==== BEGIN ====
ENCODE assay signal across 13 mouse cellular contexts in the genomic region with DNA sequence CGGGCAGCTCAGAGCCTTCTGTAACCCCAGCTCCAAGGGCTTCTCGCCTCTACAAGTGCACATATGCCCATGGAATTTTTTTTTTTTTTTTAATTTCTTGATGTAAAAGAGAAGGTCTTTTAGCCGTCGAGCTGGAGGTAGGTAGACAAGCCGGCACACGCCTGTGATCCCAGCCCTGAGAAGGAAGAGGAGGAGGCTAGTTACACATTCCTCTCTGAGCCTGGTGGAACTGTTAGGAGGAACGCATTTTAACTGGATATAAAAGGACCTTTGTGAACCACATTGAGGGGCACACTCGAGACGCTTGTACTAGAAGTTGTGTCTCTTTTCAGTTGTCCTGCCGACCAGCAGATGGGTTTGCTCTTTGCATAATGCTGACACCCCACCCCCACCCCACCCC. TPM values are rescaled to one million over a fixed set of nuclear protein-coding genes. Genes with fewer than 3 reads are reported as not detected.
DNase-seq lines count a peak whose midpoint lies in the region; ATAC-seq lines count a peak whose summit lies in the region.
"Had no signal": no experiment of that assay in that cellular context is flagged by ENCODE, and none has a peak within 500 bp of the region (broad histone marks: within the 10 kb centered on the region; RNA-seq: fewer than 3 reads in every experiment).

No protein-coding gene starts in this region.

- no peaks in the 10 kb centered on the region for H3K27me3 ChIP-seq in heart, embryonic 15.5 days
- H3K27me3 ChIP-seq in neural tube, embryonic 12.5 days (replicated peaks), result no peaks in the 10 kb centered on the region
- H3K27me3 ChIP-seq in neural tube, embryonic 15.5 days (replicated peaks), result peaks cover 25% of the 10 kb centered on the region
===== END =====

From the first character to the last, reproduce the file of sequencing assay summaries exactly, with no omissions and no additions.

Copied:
ENCODE assay signal across 13 mouse cellular contexts in the genomic region with DNA sequence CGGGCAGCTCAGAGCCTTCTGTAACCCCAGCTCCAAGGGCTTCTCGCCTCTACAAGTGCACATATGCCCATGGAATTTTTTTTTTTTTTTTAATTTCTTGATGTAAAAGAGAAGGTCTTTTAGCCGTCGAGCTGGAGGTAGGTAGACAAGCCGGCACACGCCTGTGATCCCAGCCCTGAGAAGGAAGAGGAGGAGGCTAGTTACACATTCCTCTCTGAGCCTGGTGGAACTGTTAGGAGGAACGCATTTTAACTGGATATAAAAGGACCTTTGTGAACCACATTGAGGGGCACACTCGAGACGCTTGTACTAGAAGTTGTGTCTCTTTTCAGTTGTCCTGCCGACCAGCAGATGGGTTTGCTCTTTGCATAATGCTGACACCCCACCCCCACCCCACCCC. TPM values are rescaled to one million over a fixed set of nuclear protein-coding genes. Genes with fewer than 3 reads are reported as not detected.
DNase-seq lines count a peak whose midpoint lies in the region; ATAC-seq lines count a peak whose summit lies in the region.
"Had no signal": no experiment of that assay in that cellular context is flagged by ENCODE, and none has a peak within 500 bp of the region (broad histone marks: within the 10 kb centered on the region; RNA-seq: fewer than 3 reads in every experiment).

No protein-coding gene starts in this region.

- no peaks in the 10 kb centered on the region for H3K27me3 ChIP-seq in heart, embryonic 15.5 days
- H3K27me3 ChIP-seq in neural tube, embryonic 12.5 days (replicated peaks), result no peaks in the 10 kb centered on the region
- H3K27me3 ChIP-seq in neural tube, embryonic 15.5 days (replicated peaks), result peaks cover 25% of the 10 kb centered on the region